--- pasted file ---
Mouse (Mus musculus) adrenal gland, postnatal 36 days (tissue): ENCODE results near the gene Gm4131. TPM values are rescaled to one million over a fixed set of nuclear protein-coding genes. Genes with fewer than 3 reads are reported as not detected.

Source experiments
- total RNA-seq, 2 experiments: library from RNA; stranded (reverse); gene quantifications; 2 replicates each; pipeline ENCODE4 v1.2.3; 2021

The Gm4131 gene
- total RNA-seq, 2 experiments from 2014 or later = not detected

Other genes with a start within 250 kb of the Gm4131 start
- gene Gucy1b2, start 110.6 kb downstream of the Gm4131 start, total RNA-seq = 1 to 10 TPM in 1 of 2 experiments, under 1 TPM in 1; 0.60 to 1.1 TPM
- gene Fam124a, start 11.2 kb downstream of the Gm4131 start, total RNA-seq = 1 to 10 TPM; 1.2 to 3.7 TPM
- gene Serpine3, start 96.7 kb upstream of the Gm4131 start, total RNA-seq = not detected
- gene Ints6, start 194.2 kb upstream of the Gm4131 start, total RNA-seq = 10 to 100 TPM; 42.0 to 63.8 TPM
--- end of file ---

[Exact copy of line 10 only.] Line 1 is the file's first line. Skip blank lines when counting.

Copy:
- gene Ints6, start 194.2 kb upstream of the Gm4131 start, total RNA-seq = 10 to 100 TPM; 42.0 to 63.8 TPM